Back Buzz - January 10, 2011
Caffé Nero, 1 Fargate, Sheffield, South Yorkshire
Because I had to work the morning of Christmas Eve, I decided to treat myself on the way home with an espresso from the newest Caffé Nero in Sheffield. This latest addition to the rapidly expanding chain is located next to what is still known by many Sheffielders as "Cole's Corner", named after the three Cole brothers who opened a drapery business there in 1847. The business gradually expanded in both physical size and in the variety of goods sold, and in 1919 it was sold to American entrepreneur H. Gordon Selfridge, the man who coined the term "The customer is always right". Selfridge turned the business into a successful department store, and in the 1960s the Cole Brothers emporium was relocated to nearby Barkers Pool and eventually renamed John Lewis. But the designation "Cole's Corner" has stuck, helped by the fact that it was used as the title of local music legend Richard Hawley's fourth album. There is even a plaque that marks the spot.
When the Cole Brothers were operating their business in the 1800s, there was a solicitor and a confectioner doing business at Whirlow Cottage, just opposite on Fargate. This location later became a Barclay's Bank and is now Caffé Nero.
I stopped in mid-afternoon after lunching on a hangover-dissolving spicy vegetarian burrito from the Mexican stall oddly situated in the German Christmas Market. The cafe was packed with last-minute shoppers and early Christmas weekend celebration starters. It's a nice big venue, decorated in that pleasing Nero red and blue motif. The cosiest seats and sofas are by the front window, offering a great view of the 15th century Sheffield Cathedral, the oldest building in the city, its tower and crocketed spire appearing pleasingly orange and contrasty on this bright winter afternoon. Also visible from the window is Yet Another Starbucks, in the former location of Caffé Latino and situated where Cole Brothers used to be.
As all of the seats were occupied I ordered a double macchiato to take away and sip on the bus home. And I have to say that even in a paper cup it was top-notch, adding a rare zip of caffeinated excitement to my ride home. Fortunately the bus didn't slip and slide as it might have done a week or two earlier when the snow was still thick.
As I've become used to going out of my way for a decent coffee, it's good to know that there is now a Caffé Nero so conveniently situated for shopping, banking, and catching buses and trams. Now all Fargate needs is a good bagel bakery and authentic Mexican restaurant. Yes, dream on, JC...
By now you should have heard about the Great Inundation of 2010 at the library in which I work, when floodwaters from the burst ceiling pipes flowed through Level 3 and 2 and hundreds of books lost their lives. I shall give more details when I'm not in quite such demand.
I had not heard of this. Prey, do tell; ideally with engraved plates shewing the devastation. What caused the pipes to burst? Typical university plumbing job? Levels 3 and 2... gosh. I hope the librariany stuff has survived, and more importantly the Sheffield Outrages books. Fortunately, the Sheffield Flood books should be on Level 5, I think. What runs of Dewey got hit the worst?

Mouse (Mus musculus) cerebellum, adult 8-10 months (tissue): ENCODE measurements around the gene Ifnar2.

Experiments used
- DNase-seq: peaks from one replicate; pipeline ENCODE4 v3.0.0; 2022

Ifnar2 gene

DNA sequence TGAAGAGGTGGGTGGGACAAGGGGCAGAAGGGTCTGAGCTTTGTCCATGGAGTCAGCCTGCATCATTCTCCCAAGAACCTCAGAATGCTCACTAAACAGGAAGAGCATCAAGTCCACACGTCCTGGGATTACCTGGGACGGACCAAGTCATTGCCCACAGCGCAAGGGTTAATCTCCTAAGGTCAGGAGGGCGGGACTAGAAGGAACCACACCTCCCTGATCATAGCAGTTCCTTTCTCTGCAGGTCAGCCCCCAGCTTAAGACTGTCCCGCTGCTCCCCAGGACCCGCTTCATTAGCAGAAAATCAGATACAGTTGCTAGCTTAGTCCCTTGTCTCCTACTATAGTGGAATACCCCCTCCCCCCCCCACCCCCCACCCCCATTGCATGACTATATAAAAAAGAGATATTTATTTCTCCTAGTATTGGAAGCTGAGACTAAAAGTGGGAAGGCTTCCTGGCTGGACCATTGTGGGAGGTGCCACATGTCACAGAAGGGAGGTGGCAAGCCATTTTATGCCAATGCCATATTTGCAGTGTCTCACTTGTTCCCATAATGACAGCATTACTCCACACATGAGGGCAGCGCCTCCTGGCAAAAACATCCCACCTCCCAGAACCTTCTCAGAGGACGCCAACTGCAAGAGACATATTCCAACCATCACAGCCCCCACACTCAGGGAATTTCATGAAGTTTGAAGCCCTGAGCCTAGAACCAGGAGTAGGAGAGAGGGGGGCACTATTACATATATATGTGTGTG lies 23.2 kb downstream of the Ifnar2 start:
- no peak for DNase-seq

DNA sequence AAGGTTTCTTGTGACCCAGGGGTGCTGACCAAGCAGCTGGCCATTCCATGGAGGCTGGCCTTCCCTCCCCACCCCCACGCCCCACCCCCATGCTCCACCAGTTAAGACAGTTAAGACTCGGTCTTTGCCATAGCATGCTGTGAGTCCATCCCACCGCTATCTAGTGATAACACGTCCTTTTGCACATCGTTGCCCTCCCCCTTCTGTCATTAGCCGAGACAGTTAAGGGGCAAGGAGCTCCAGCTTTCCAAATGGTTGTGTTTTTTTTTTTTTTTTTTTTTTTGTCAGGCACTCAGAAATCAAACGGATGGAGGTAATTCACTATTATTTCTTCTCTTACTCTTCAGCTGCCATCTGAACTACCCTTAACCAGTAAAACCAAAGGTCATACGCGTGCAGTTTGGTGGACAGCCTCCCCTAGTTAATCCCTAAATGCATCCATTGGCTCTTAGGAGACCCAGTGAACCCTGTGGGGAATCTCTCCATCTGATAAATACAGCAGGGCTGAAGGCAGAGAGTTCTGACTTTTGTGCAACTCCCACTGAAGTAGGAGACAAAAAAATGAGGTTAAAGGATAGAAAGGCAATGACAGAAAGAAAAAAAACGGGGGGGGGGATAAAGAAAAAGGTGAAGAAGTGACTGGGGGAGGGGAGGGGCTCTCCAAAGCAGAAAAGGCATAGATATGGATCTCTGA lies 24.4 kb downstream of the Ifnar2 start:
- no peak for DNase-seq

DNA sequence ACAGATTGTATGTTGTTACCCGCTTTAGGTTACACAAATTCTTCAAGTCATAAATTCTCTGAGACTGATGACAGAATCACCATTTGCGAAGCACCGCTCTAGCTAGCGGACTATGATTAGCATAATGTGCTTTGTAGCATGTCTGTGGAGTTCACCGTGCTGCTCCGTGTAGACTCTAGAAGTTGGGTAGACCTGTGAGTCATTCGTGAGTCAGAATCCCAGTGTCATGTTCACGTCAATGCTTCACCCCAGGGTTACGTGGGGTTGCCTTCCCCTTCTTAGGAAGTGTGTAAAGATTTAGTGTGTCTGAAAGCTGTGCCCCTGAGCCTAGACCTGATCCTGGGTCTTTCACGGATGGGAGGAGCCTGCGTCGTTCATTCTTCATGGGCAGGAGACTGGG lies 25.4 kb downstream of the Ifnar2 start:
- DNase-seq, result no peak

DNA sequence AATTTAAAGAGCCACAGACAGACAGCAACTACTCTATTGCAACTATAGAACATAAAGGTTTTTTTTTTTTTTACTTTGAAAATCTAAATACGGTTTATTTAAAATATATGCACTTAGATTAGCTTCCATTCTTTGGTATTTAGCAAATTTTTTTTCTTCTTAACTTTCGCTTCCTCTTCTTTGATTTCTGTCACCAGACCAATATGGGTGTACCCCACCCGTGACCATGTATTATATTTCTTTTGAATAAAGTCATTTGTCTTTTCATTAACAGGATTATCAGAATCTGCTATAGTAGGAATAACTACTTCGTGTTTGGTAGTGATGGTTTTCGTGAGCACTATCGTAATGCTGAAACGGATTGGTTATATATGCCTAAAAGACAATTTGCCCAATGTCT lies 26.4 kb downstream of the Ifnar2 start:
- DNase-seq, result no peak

Speaking of impossible dreams and snowy treks reminds me of a recent complete irrelevant and rambling e-mail exchange with a workmate:
It makes the damp wall in your stairwell look like a damp wall by comparison, though we still occasionally get a spot of rain in the group study room (perhaps as well the Literature moved house when it did).
Today at 11:00 we were given the word to put the books back on the shelves. As there were approximately 315 trolleys, 200 of those filled with individually-sorted-but-nowhere-near-collated education theory books, and as there was suddenly an inundation of staff members enlisted for the job of getting everything back on the shelves, all sensible organisation, planning, and sanity was shelved as well.
At 2:05 this afternoon our supervisor came down and cut the ribbons, re-opening the Level 3 Book Collection to the students. Sadly there was no champagne to celebrate, and the Queen was noticeably absent, as were William and Kate. But there were plenty of happily frantic students and plenty of fermenting liquid in buckets.
At approximately 4:30 I will be leaving, running to catch a bus and venture into the wilds of Ranmoor in the dark to find a hospital where I have an appointment at 5:30. I'm a little nervous about this, as I've never seen this hospital, it will be dark, and as I recall the road through Ranmoor is a dark monotonous stretch of stone walls with no landmarks of any kind. But I have packed some sandwiches, a bottle of water, a torch, a Swiss Army knife, an extra pair of socks, a space blanket, some flares, an A-Z, a small volume of inspirational poetry, a compass, a protractor, and a flask of Laphroaig for my trek. Wish me luck.
Good luck on your quest. Remember, if ever you fall into peril, use the magic ring you found on Level 2. A man will bear you on his back and carry you to the Great Slard who will grant you one of three wishes. Wish wisely, recalling the advice you were given on Level 3, and all should be well. You have still got the magic ring, haven't you? Or did you give it to your supervisor to get extra hours? You could've given him the Debenhams Gift Voucher from the book on Level 5. But never mind; you could still use the voucher yourself and buy with it the Pebble of Thesanic. That will allow you to distract him while he's washing the pots, thereby allowing you to steal the ring back. To get him to wash the pots you need to pollute his mug. If you're unsure how to do that, you're going to have to find The Mad Dog. He's usually loitering around outside.